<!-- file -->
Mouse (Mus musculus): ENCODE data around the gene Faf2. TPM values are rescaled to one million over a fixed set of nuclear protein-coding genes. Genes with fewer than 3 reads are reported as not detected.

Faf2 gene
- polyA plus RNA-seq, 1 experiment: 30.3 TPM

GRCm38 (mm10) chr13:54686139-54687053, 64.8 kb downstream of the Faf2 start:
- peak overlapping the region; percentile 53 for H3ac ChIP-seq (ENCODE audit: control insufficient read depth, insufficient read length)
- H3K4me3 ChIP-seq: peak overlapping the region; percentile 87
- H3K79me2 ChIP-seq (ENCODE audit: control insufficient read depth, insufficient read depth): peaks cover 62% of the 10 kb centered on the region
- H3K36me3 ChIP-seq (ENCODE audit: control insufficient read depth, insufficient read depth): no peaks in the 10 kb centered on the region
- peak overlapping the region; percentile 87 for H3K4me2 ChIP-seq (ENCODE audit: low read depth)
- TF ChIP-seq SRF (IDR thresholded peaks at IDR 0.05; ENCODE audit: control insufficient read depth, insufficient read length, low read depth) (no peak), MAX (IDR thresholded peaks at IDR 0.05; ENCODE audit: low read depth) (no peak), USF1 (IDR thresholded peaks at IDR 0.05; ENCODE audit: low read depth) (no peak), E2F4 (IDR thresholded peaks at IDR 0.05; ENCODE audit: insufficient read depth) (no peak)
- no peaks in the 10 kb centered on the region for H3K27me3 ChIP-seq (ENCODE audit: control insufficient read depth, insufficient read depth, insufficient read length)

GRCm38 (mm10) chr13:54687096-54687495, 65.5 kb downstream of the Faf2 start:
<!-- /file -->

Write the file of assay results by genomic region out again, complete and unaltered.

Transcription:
Mouse (Mus musculus): ENCODE data around the gene Faf2. TPM values are rescaled to one million over a fixed set of nuclear protein-coding genes. Genes with fewer than 3 reads are reported as not detected.

Faf2 gene
- polyA plus RNA-seq, 1 experiment: 30.3 TPM

GRCm38 (mm10) chr13:54686139-54687053, 64.8 kb downstream of the Faf2 start:
- peak overlapping the region; percentile 53 for H3ac ChIP-seq (ENCODE audit: control insufficient read depth, insufficient read length)
- H3K4me3 ChIP-seq: peak overlapping the region; percentile 87
- H3K79me2 ChIP-seq (ENCODE audit: control insufficient read depth, insufficient read depth): peaks cover 62% of the 10 kb centered on the region
- H3K36me3 ChIP-seq (ENCODE audit: control insufficient read depth, insufficient read depth): no peaks in the 10 kb centered on the region
- peak overlapping the region; percentile 87 for H3K4me2 ChIP-seq (ENCODE audit: low read depth)
- TF ChIP-seq SRF (IDR thresholded peaks at IDR 0.05; ENCODE audit: control insufficient read depth, insufficient read length, low read depth) (no peak), MAX (IDR thresholded peaks at IDR 0.05; ENCODE audit: low read depth) (no peak), USF1 (IDR thresholded peaks at IDR 0.05; ENCODE audit: low read depth) (no peak), E2F4 (IDR thresholded peaks at IDR 0.05; ENCODE audit: insufficient read depth) (no peak)
- no peaks in the 10 kb centered on the region for H3K27me3 ChIP-seq (ENCODE audit: control insufficient read depth, insufficient read depth, insufficient read length)

GRCm38 (mm10) chr13:54687096-54687495, 65.5 kb downstream of the Faf2 start: